Not surprisingly, perhaps, those concerned with the state's movement toward natural gas drilling said the delays are necessary because of perceived inadequacies in the regulatory framework.

Wes Gillingham, program director for Catskill Mountainkeeper, said the SGEIS presents an "erroneous analysis" of the environmental risks of hydraulic fracturing and includes other oversights, including failing to ban the storage of wastewater in open pits.

"This is outrageous," he said to standing applause. "We want that document thrown out."

While the crowd was mostly civil, at least four people were escorted out of the theater -- two of whom attempted to unfurl a large protest banner, which violated the facility's rules.

Speakers were urged to focus their statements on the SGEIS, but many comments veered toward appraisals of whether drilling should take place in New York.

"Waste disposal and earthquakes alone are two insurmountable problems," said Chenango County resident Kim Michaels. "Natural gas drilling in New York needs to be banned."

"This is a limited time offer," said John Cuomo, a Tioga County landowner and consultant. "Gas companies will not invest their resources where the regulatory environment is full of requirements and restrictions. Drilling opponents will never be satisfied."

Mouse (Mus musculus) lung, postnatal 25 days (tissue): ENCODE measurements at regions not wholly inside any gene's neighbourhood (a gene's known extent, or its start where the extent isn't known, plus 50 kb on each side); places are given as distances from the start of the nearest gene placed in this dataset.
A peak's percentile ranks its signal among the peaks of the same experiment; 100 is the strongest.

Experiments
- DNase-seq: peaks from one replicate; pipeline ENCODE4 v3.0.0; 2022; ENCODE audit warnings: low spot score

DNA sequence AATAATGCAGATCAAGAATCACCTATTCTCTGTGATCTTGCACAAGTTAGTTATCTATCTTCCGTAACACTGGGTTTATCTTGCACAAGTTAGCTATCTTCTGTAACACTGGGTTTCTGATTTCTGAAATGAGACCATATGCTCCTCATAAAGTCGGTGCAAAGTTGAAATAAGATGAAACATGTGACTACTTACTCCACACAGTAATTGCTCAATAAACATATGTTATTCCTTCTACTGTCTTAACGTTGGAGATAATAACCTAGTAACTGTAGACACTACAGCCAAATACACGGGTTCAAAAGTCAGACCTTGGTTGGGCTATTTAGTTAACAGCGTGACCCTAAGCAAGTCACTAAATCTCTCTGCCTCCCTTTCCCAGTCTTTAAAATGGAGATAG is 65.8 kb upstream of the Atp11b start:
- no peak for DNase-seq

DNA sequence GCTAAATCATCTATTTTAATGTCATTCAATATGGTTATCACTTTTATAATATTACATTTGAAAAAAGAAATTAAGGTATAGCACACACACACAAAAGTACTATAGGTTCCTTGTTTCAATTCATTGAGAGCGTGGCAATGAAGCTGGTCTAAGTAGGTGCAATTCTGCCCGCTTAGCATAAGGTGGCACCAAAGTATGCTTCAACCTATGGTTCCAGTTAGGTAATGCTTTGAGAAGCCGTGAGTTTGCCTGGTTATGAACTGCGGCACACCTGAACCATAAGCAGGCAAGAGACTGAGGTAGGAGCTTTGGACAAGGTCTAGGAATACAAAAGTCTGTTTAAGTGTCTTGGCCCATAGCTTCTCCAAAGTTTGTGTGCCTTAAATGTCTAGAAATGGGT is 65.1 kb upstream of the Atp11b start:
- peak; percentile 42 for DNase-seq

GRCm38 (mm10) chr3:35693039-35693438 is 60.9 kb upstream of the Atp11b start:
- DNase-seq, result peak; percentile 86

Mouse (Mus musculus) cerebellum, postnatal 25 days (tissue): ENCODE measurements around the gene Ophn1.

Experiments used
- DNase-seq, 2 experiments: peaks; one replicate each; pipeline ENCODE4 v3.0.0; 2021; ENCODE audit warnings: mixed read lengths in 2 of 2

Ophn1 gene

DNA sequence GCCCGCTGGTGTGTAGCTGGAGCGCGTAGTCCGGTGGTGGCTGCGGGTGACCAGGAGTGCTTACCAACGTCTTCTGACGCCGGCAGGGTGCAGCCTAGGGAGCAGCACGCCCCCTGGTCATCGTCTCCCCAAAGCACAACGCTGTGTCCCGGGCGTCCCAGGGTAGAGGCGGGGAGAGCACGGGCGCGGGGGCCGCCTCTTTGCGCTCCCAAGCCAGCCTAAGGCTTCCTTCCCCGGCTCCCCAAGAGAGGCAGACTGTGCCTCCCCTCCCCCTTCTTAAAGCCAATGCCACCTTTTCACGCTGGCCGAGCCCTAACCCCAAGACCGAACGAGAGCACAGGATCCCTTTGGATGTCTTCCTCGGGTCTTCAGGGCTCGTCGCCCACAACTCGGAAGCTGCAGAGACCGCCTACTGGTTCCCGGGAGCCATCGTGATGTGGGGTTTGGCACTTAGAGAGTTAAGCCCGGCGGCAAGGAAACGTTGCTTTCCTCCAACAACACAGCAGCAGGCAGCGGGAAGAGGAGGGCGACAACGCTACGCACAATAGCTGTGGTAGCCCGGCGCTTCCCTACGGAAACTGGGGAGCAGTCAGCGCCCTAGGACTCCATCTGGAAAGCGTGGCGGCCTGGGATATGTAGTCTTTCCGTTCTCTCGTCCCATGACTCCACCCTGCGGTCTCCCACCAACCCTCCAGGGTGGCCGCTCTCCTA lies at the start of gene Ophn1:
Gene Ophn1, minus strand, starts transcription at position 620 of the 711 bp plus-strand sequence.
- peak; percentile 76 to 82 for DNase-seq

Comments of elected officials, who were allowed to speak first, took up the initial half-hour of the early hearing.

Assemblywoman Barbara Lifton, D-Ithaca, drew cheers for urging the DEC to withdraw the document and referring to the portion of the document dealing with socioeconomic impacts as a "cut-and-paste job from industry press releases."

A common pro-drilling argument -- that gas drilling could be a source of much-needed job growth in the Southern Tier -- came from Broome County Legislator Steve Herz.

"I submit that with the good and reasonable regulations that DEC has put together, and the leases the landowners have formulated, the natural gas industry will provide the funding to create what we need," Herz said.

The public hearing was the second of four that will be held by DEC this month, and the only one in the Southern Tier, a region has drawn strong interest from natural gas companies for its position atop an energy-rich swath of the Marcellus Shale.

The crowd remained equally boisterous in the second three-hour portion of the meeting, but some of the reaction took a different twist.

"Our natural resources that we have here with natural gas have brought our country closer than ever to achieving energy independence," said Scott Kurkoski, attorney for the Joint Landowners Coalition of New York, whose comments elicited a strong reaction from both sides. "It's time to move forward. Three-and-a-half years is enough."

Fingers were wiggled at the comments of Brendan Woodruff, hydrofracking campaign organizer for the New York Public Interest Research Group.

"The revised SGEIS does not include an adequate assessment of cumulative impacts, including public heath impacts and proper disposal of the toxic and possibly radioactive wastewater," Woodruff said. "You have opted to fast-track the process instead of ... undertaking a full environmental review."